Christian BradyÂ recently shared a thoughtful Scholar’s Compass series on transitions with us. Here he reflects on the surprising origins of a quote he learned years ago, and on how its context sent him back to Scripture for encouragement on living the life of the mind.Â
â€œDas Denken ist auch Gottesdienst.â€
Sometime in my junior year a faculty member spoke to our InterVarsity chapter. I remember distinctly one element of his talk, a quote in German that he attributed to Luther: â€œDas Denken ist auch Gottesdienst.â€ The message that â€œthinking is also worshipâ€ was intended to encourage us to remember that even if our careers took us into fields where we were â€œthinkingâ€ rather than â€œdoingâ€ we could still serve God (the literal meaning of â€œGottesdienstâ€). It is a message that has stayed with me and a few years ago I set out to track down the origin of the quote. After all, a good scholar must always cite their sources.
What I found was a bit surprising and surprisingly obscure. The quote was not from Luther; it was from Hegel. The philosopher Wilhelm Friedrich Hegel (1770-1831) was and remains incredibly influential for philosophers and theologians alike, yet the orthodoxy of his beliefs relative to Christianity remains in debate. The quote itself was particularly difficult to track down. With the help of the scholar Jason Staples, the earliest source seems to be from 1885, in Philip Schaffâ€™sÂ History of the Christian Church. While discussing the theology of John Scotus Erigena (who wrote his work on predestination in 850) Schaff notes that his view is similar to those of much later philosophers like Hegel:
With [Erigena] church authority resolves itself into reason, theology into philosophy, and true philosophy is identical with true religion. Philosophy is, so to say, religion unveiled and raised from the cloudy region of popular belief to the clear ether of pure thought.
At this point Schaff offers the following footnote:
So it was with Hegel. His pious widow told me that her husband often politely declined her request to accompany her to church, with the remark: â€œMein liebes Kind, das Denken ist auch Gottesdienst.â€
At first, â€œthinking is also worshipâ€ may seem a reasonable response in the context of this anecdote. The reason he does not go to church is because he is servingÂ God right where he is so long as he is â€œthinking.â€ But this is not the fully positive spin that was placed on it when I first heard the phrase cited in an IV meeting. For Hegel it seems more of an excuse to avoid services (and placate his wifeâ€™s concerns) than an admonition to bring all our lives, thoughts included, into the practice of worshipping God. He need not go to church because, as Schaff phrases it, â€œthe clear ether of pure thoughtâ€ is Gottesdienst.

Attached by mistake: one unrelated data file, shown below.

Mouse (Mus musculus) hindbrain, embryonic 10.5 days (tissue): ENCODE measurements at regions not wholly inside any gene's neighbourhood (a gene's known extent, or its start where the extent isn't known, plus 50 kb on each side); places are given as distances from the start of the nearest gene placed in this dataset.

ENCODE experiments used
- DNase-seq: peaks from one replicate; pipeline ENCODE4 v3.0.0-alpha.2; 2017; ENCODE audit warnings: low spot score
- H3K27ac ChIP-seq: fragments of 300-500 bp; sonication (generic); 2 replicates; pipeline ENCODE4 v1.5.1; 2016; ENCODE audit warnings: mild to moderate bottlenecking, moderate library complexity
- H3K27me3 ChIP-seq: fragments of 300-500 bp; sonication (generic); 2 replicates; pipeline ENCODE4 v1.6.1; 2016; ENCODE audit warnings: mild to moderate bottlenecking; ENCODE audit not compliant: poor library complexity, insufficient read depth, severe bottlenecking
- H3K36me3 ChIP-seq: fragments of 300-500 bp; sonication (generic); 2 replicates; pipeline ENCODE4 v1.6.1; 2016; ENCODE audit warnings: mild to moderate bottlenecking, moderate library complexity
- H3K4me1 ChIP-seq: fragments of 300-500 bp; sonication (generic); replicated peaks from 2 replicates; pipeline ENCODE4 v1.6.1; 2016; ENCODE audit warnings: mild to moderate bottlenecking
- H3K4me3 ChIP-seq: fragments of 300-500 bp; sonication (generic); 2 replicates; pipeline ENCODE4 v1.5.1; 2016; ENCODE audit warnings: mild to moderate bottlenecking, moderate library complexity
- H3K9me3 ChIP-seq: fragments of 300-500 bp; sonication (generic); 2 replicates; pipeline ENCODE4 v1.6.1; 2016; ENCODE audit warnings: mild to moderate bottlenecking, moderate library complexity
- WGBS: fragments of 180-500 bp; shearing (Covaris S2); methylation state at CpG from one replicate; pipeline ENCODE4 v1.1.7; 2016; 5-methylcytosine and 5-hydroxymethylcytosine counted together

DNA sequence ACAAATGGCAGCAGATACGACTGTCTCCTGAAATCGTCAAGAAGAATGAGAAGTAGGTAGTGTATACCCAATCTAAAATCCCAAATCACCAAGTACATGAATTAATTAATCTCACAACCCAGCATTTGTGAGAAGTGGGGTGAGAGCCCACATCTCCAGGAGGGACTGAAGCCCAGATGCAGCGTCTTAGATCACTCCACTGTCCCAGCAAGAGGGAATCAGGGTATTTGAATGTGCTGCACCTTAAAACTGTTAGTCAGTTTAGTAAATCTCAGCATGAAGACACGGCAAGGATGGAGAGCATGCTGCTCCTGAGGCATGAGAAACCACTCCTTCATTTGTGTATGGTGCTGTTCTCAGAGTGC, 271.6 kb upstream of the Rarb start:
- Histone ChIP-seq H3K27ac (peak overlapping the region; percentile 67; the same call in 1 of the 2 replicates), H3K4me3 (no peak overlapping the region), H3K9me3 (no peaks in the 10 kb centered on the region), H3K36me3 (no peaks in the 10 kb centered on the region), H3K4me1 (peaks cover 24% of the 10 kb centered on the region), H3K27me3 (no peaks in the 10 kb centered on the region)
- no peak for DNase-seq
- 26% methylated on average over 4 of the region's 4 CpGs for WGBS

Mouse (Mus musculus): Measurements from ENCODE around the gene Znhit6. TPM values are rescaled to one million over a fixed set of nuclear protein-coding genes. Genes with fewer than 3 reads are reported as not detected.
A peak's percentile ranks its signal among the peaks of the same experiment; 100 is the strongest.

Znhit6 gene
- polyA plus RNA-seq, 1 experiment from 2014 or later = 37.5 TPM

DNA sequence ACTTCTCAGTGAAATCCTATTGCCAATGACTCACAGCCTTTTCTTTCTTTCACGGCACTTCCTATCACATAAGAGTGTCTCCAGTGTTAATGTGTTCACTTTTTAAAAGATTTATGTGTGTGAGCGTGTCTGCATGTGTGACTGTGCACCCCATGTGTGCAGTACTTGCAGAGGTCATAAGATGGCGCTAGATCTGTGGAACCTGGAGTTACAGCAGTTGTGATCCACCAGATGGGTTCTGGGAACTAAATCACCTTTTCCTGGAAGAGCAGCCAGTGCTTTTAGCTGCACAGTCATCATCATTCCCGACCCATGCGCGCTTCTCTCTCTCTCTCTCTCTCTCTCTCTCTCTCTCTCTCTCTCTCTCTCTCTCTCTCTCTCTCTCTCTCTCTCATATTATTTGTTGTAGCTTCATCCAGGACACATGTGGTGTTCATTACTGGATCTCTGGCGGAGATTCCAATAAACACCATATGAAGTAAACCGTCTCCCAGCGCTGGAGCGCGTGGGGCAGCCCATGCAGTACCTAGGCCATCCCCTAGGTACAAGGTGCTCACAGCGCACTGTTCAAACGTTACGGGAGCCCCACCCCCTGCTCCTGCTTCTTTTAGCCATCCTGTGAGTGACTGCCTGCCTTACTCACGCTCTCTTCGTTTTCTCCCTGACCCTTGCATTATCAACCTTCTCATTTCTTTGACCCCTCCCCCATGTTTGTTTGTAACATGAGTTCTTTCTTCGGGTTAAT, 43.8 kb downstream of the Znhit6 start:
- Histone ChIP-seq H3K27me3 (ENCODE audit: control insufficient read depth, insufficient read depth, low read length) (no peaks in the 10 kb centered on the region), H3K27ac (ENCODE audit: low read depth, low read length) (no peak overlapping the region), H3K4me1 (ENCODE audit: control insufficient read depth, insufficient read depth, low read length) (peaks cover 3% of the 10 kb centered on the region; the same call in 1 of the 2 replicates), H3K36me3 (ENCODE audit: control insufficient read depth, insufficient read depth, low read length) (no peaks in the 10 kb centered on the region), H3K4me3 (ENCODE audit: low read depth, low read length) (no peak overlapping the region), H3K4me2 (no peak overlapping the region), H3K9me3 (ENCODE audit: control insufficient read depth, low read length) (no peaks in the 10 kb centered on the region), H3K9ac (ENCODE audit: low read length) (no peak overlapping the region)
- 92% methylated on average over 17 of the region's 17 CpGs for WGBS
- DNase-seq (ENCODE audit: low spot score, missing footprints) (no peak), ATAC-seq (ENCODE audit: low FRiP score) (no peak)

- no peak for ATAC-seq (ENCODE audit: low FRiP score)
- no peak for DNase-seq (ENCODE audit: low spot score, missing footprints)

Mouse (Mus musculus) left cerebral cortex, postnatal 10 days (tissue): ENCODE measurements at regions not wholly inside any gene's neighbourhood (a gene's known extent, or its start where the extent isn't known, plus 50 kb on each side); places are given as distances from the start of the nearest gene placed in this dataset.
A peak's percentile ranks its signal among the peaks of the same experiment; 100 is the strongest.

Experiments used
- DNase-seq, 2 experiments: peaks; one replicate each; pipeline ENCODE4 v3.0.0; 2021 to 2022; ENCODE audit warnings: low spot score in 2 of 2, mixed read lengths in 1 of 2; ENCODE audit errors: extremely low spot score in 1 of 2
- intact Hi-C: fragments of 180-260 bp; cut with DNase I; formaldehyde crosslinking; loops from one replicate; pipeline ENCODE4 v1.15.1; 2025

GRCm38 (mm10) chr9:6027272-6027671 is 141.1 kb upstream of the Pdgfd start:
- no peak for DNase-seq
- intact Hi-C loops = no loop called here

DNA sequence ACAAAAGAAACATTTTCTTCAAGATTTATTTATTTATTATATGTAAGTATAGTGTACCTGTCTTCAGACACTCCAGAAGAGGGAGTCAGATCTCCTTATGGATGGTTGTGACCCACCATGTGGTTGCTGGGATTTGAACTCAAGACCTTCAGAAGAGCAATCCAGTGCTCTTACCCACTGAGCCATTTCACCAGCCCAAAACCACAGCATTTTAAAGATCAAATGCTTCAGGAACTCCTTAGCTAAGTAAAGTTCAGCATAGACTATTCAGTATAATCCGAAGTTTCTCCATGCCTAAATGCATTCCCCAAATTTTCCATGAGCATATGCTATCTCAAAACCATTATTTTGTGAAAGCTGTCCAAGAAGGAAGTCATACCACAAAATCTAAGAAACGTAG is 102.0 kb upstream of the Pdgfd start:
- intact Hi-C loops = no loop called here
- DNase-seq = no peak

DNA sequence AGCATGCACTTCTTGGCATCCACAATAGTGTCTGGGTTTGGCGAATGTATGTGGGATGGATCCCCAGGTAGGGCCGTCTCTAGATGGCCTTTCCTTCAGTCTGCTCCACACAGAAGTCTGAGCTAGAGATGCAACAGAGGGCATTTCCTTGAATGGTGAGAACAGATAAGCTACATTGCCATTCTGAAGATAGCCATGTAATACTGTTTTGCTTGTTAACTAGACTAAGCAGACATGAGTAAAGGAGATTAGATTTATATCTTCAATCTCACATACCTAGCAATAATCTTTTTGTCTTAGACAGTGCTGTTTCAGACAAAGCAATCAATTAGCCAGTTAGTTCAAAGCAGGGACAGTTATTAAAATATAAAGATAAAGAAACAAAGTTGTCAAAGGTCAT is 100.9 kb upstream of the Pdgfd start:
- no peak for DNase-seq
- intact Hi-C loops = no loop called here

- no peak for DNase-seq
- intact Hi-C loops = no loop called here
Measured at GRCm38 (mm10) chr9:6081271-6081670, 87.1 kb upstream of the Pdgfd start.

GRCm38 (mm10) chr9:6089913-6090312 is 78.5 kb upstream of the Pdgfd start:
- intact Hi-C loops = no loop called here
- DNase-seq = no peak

So, what of my original reception of the quote and the message presented to us back in 1989? It seems that when Hegel uttered the phrase itÂ was not intended as an encouragement to Christian intellectuals. It seems to me that it serves as a warning to scholars of the opposite inclination, that we not follow Hegelâ€™s example of elevating oneâ€™s own philosophical musings to divine action itself. Instead I think we can find a far more straightforward word of encouragement in Scripture itself:
Col. 3:17 And whatever you do, in word or deed, do everything in the name of the Lord Jesus, giving thanks to God the Father through him.
Paul has no doubt that everything we do, whether that is an action or our very speech, has the capacity to glorify God if it is done â€œin the name of the Lord Jesus.â€ The phrase â€œin word or deedâ€ is a merism which encompasses all of our activities in life. So it does not matter whether our doing is thinking or making, speaking or acting, it can and must all be done in worship and thanks to God through our Lord Jesus. And it was Jesus who reminded the lawyer (Matt. 22:34-40) that the greatest commandment required that we love God completely and fully.
Deut. 6:5 You shall love the LORD your God with all your heart, and with all your soul, and with all your might.
â€œThe fear of the LORD is the beginning of knowledge; fools despise wisdom and instruction.â€ Guide us Lord, as we seek to worship and serve you even in the thoughts of our daily work. We pray that we might always remember that our scholarly musings, cogitation, and reflection are made possible by and through you. And grant us the humility to always be in awe of your revelation to us; always will to receive wisdom, instruction, and correction; that in this, as in all things, we would give thanks and praise to you who created this world through your Word that is light and life to the world.
- How would it change your perspective on your daily work to consider that your â€œthinking is also worship”?
About the author:
Christian M. M. Brady is a scholar of ancient Hebrew and Jewish literature and an academic administrator. His academic research focuses upon the interpretation of the Bible in antiquity, especially the ancient rabbinic commentaries of the books of Lamentations and Ruth known as â€œTargum.â€ He has also written extensively on the topic of suffering and grace. Brady is a faculty member in the department of Modern & Classical Languages, Literatures & Cultures and is dean of the Lewis Honors College at the University of Kentucky. Prior to that he was dean of the Schreyer Honors College at Penn State from 2006-2016, director of the Honors Program (2003-2006) and the Jewish Studies Program (1998-2003) at Tulane University. He is an ordained priest in the Episcopal Church.